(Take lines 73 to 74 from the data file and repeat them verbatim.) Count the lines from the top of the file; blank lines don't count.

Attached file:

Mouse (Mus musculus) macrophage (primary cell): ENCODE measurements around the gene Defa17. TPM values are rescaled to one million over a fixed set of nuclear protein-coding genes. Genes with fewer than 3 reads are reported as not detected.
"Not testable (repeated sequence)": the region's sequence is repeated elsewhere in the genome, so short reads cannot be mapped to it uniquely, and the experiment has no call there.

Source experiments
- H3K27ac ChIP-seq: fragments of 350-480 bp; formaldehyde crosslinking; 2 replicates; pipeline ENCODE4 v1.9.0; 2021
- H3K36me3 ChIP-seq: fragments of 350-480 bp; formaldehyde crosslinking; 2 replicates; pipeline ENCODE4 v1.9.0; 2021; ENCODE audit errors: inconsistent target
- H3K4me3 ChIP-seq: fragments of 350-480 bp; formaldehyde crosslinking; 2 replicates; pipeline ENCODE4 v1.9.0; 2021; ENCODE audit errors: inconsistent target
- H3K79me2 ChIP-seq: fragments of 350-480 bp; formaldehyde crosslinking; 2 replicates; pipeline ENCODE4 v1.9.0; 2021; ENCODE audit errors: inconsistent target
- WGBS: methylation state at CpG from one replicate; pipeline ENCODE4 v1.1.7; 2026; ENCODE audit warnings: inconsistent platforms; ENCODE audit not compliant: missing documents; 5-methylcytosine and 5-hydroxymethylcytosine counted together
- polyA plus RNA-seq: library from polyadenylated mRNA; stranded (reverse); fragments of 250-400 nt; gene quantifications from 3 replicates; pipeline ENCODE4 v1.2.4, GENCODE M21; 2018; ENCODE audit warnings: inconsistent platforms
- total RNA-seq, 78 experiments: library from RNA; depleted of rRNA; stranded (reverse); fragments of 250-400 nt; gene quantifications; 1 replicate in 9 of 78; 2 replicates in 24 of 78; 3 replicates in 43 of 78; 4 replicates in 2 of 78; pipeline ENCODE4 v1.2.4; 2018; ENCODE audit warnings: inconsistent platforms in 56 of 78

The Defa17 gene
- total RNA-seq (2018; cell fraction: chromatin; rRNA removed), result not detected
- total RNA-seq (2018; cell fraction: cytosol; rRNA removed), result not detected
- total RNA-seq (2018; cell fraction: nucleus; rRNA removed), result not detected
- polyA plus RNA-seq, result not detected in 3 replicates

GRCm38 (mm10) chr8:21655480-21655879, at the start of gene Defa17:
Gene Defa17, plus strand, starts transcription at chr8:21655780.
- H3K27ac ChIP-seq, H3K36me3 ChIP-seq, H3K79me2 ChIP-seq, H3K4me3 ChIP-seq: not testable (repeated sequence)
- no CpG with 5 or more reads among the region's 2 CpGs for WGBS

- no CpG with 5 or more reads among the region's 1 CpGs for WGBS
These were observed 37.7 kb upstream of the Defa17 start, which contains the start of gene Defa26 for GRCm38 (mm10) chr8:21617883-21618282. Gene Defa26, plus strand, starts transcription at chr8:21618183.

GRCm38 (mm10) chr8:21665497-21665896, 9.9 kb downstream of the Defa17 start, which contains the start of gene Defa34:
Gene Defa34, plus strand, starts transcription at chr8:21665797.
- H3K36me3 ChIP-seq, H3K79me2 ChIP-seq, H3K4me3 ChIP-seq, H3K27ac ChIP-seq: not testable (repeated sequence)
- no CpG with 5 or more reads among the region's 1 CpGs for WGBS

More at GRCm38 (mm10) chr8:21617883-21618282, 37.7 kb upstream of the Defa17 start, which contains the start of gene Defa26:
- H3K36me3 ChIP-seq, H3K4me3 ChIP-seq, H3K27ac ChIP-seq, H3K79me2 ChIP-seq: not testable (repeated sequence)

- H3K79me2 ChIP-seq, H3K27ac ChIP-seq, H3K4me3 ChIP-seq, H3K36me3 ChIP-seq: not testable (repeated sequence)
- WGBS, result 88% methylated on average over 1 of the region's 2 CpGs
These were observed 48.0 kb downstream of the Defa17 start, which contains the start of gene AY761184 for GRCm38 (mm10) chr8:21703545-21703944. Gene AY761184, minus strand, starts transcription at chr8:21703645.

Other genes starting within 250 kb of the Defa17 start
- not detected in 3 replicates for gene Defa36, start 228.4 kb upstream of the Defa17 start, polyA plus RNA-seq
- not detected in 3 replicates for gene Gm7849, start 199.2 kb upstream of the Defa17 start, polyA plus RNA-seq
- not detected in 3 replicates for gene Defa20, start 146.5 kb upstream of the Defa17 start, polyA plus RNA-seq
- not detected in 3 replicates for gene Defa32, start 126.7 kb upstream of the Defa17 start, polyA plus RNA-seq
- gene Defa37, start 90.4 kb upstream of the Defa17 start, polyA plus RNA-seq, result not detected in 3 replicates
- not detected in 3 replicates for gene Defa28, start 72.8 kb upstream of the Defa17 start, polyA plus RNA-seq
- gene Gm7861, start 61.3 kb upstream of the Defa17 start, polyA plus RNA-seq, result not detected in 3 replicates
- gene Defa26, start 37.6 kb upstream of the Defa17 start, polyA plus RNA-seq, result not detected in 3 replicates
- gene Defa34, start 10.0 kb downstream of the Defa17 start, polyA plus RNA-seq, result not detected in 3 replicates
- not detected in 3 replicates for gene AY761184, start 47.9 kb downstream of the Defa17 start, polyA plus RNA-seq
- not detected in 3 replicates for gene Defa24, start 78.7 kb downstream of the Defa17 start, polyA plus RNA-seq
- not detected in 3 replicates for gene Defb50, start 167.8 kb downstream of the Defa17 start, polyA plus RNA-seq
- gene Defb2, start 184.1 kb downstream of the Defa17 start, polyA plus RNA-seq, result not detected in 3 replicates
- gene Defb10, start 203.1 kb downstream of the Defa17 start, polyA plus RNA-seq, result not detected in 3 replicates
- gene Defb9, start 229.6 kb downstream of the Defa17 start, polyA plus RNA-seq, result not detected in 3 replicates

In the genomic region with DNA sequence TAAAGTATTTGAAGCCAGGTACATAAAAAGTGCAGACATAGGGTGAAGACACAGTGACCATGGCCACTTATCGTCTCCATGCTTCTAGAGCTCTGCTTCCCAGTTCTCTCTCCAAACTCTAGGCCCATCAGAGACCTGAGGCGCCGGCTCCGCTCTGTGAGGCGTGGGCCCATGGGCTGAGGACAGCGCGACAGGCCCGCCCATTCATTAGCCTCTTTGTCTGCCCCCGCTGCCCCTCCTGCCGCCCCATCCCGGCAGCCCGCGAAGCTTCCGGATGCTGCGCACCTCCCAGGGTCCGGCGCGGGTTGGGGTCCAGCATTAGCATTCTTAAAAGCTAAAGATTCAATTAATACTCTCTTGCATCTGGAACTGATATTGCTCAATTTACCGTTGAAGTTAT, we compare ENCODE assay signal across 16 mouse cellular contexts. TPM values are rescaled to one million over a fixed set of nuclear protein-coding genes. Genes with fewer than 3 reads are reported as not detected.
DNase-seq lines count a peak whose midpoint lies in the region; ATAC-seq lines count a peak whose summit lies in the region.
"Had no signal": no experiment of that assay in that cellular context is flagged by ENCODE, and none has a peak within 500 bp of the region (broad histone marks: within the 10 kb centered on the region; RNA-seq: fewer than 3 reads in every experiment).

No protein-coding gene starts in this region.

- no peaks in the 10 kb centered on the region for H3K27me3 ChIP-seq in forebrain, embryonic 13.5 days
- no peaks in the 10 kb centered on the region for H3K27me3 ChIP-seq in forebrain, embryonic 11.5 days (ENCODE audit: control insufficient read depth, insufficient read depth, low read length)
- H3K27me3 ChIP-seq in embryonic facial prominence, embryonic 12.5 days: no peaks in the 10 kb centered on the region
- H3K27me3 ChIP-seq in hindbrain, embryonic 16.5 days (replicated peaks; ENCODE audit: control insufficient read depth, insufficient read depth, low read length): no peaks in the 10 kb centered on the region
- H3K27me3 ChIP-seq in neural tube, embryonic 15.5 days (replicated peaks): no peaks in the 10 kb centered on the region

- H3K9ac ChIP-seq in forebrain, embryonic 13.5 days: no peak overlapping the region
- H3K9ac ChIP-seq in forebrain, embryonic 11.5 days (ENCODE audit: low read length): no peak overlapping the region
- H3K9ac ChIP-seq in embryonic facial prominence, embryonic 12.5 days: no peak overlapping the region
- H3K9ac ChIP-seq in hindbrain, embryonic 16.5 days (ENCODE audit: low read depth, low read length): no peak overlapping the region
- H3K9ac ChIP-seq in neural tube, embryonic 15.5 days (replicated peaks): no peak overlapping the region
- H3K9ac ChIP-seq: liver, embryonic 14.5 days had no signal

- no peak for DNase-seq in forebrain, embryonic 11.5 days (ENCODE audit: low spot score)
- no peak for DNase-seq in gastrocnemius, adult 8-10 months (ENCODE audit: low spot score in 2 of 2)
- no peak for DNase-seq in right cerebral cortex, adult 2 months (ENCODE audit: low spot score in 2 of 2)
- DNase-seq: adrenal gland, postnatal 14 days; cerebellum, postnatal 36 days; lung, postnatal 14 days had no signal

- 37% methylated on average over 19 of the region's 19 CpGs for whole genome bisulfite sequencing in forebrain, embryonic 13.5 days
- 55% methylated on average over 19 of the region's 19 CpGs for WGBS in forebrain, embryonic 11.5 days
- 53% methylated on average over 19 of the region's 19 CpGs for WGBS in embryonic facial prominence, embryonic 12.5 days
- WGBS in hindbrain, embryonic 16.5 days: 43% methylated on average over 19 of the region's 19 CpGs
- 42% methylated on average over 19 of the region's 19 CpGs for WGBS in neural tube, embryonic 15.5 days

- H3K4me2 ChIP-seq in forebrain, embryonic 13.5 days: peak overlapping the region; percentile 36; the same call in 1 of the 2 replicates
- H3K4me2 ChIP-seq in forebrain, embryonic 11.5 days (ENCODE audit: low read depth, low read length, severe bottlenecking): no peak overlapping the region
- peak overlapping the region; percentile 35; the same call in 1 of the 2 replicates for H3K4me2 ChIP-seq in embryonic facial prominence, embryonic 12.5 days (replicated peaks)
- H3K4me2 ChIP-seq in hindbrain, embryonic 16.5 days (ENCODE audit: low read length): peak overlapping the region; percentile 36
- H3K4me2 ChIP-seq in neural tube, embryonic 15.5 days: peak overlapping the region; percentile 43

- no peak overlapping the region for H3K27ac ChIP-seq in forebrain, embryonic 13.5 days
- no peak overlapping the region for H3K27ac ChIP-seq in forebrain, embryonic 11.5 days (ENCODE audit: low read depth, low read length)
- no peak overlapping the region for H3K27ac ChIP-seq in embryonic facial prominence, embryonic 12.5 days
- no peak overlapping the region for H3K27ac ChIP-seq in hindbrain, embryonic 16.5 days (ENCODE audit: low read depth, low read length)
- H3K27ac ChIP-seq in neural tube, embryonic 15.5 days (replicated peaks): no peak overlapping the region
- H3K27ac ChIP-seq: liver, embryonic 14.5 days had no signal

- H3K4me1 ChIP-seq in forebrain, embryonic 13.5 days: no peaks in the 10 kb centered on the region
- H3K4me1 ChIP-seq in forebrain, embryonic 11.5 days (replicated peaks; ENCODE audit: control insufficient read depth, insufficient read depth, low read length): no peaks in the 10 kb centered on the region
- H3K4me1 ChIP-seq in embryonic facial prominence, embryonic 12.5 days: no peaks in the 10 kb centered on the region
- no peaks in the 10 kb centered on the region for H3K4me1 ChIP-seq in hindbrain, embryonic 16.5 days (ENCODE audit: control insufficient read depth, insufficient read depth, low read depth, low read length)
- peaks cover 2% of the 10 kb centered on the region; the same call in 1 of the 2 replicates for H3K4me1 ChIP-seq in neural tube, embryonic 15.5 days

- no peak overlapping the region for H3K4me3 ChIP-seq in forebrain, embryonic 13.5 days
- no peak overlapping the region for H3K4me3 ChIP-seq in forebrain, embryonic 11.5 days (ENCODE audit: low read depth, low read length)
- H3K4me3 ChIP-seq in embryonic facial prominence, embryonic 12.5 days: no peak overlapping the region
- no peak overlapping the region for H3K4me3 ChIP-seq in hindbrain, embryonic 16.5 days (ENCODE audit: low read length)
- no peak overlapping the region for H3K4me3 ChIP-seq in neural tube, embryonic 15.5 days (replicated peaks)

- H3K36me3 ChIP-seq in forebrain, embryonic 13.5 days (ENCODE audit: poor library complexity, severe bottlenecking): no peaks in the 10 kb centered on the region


- peak overlapping the region; percentile 35; the same call in 1 of the 2 replicates for H3K4me2 ChIP-seq in embryonic facial prominence, embryonic 12.5 days (replicated peaks)
- H3K4me2 ChIP-seq in hindbrain, embryonic 16.5 days (ENCODE audit: low read length): peak overlapping the region; percentile 36